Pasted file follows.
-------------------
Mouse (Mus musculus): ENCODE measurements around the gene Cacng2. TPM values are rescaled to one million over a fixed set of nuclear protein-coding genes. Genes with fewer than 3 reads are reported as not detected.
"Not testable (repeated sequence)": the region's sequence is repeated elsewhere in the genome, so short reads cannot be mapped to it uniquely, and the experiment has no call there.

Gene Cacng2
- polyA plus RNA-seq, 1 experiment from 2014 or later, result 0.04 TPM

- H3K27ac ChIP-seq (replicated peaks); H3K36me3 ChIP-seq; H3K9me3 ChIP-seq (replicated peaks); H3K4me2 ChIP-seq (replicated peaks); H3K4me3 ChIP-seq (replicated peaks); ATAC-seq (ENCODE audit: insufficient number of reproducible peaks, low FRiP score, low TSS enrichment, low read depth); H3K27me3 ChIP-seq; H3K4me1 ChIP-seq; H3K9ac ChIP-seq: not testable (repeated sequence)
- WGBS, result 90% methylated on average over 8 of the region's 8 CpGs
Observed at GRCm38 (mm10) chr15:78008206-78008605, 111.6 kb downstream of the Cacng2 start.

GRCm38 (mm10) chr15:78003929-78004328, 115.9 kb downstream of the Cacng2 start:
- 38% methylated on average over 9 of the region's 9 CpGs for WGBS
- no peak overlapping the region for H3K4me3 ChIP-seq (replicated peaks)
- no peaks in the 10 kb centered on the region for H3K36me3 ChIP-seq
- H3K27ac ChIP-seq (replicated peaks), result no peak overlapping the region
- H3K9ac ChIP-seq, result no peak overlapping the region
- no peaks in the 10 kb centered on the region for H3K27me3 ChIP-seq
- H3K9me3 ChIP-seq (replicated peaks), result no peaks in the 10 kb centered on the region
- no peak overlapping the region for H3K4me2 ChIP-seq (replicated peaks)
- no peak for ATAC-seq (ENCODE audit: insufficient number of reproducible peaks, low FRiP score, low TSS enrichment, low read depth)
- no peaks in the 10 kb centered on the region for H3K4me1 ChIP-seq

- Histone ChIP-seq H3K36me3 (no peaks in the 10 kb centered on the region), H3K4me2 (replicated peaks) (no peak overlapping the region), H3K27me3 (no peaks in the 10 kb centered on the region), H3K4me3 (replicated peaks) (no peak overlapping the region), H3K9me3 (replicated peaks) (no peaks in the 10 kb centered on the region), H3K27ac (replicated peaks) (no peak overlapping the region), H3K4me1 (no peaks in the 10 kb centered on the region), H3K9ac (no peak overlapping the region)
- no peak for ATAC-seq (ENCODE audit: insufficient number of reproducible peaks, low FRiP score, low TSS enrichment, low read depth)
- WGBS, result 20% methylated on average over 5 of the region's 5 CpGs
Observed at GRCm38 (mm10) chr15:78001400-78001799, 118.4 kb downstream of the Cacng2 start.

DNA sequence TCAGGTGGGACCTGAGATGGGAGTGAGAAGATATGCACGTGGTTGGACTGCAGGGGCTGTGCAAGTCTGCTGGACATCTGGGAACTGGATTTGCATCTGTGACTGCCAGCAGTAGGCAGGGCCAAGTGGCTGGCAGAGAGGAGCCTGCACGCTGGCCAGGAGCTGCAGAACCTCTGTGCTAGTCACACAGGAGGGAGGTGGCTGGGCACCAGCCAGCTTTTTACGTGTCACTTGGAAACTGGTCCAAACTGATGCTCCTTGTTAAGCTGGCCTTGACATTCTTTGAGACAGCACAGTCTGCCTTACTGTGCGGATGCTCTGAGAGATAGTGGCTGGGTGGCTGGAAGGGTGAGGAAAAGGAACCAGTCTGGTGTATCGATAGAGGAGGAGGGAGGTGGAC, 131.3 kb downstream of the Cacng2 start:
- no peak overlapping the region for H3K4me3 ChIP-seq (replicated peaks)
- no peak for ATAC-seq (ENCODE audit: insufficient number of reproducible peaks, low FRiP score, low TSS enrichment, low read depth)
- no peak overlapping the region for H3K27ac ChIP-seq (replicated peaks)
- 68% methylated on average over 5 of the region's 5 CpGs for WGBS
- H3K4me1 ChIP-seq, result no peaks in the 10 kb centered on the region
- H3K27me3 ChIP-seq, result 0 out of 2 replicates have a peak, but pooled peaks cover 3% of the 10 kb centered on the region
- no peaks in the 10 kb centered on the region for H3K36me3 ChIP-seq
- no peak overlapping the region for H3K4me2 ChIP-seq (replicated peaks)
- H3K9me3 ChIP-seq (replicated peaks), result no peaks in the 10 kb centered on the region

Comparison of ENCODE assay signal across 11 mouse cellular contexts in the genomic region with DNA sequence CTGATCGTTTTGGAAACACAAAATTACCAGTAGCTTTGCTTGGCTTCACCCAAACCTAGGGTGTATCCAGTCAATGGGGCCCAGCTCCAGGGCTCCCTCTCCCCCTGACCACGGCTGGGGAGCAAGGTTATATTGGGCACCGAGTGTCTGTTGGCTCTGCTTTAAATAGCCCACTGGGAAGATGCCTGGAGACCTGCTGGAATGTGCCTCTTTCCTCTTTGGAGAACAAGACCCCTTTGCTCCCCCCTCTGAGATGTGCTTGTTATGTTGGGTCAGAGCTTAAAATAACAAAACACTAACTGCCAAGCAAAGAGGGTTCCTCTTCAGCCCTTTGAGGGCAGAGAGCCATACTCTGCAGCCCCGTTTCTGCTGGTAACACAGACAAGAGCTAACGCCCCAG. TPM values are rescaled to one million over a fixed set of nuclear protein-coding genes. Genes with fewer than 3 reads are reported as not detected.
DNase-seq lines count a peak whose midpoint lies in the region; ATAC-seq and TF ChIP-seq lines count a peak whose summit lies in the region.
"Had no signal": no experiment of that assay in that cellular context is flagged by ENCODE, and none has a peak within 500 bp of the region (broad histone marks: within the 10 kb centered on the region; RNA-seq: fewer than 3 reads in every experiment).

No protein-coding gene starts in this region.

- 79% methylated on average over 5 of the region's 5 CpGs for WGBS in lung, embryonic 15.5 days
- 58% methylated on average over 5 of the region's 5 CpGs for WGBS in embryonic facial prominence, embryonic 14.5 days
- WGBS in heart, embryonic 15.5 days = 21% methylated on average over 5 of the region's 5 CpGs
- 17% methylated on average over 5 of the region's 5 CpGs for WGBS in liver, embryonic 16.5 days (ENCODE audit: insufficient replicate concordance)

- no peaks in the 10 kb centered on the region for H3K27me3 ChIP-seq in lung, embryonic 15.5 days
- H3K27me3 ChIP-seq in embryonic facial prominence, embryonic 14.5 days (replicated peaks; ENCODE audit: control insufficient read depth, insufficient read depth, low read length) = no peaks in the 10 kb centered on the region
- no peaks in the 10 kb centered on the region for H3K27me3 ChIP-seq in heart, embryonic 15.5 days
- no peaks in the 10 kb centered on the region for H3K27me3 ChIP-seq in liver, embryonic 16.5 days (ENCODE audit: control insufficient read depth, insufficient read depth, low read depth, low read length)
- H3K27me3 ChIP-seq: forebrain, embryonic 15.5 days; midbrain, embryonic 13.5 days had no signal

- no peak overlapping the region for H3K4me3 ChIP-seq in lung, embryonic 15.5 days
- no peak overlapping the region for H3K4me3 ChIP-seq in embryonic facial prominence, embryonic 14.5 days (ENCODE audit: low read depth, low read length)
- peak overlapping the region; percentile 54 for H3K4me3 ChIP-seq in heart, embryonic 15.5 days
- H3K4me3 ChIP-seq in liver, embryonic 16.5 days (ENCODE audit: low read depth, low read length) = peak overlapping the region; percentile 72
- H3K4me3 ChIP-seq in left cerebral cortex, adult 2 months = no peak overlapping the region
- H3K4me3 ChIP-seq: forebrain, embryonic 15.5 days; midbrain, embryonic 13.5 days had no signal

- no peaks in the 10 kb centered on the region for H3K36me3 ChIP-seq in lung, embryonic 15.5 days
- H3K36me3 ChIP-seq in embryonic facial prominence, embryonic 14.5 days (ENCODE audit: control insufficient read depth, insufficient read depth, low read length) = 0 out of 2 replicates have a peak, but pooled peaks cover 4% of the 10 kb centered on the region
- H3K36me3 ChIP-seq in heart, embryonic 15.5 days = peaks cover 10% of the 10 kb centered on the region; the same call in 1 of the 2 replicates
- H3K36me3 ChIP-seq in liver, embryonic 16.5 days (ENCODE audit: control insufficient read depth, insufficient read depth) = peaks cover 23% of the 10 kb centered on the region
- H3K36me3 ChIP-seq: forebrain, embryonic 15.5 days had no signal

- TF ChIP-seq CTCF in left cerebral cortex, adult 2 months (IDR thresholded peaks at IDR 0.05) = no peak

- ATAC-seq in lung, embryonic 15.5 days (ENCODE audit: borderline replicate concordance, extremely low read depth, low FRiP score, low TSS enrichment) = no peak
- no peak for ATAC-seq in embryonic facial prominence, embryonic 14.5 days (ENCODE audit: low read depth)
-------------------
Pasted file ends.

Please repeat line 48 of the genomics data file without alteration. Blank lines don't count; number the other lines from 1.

- peak overlapping the region; percentile 54 for H3K4me3 ChIP-seq in heart, embryonic 15.5 days